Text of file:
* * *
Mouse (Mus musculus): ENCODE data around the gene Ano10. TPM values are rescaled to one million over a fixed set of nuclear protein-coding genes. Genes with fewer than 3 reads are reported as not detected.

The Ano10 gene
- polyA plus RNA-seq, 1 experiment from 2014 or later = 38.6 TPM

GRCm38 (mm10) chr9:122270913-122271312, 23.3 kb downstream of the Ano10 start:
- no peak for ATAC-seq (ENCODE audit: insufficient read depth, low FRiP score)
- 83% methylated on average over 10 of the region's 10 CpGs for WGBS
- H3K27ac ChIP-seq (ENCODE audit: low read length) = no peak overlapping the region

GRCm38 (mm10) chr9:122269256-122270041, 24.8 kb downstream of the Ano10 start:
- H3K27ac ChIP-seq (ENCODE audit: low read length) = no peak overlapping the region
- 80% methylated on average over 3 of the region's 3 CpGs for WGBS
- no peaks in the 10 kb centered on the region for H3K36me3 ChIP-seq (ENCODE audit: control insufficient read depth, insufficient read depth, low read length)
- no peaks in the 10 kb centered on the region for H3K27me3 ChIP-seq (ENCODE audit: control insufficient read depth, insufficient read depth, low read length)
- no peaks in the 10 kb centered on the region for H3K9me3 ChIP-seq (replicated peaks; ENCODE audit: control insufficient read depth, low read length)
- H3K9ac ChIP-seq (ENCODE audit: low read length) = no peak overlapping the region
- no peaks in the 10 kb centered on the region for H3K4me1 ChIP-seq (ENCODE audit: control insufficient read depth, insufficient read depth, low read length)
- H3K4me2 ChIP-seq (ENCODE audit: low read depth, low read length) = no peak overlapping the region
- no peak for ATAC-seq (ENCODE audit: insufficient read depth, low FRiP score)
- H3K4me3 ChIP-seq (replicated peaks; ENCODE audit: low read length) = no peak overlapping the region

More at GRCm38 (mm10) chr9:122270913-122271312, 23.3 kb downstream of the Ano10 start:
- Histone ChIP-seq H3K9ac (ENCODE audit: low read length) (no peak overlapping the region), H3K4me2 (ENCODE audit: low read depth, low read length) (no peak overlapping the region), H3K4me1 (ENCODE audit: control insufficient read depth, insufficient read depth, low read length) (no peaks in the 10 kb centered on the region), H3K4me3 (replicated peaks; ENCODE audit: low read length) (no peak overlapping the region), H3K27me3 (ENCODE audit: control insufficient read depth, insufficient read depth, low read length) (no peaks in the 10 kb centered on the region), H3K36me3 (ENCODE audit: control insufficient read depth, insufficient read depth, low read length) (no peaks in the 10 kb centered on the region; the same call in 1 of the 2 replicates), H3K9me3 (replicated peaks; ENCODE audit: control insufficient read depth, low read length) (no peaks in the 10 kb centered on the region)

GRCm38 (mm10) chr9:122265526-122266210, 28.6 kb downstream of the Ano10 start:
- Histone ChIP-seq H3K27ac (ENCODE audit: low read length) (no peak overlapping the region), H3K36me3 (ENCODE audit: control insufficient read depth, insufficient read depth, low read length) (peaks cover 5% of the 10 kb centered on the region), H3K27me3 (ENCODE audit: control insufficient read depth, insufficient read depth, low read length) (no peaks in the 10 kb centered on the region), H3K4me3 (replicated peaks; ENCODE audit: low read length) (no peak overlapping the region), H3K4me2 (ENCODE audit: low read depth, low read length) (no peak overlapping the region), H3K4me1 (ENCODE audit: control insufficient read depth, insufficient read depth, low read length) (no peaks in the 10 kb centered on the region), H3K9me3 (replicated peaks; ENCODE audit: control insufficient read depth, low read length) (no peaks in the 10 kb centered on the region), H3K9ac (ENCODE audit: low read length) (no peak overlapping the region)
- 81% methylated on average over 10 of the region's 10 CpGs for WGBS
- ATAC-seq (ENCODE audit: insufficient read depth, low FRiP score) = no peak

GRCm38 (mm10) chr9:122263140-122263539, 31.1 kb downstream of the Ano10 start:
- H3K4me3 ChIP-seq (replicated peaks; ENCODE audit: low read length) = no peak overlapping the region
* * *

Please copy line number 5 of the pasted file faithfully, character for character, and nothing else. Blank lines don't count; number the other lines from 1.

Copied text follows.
- no peak for ATAC-seq (ENCODE audit: insufficient read depth, low FRiP score)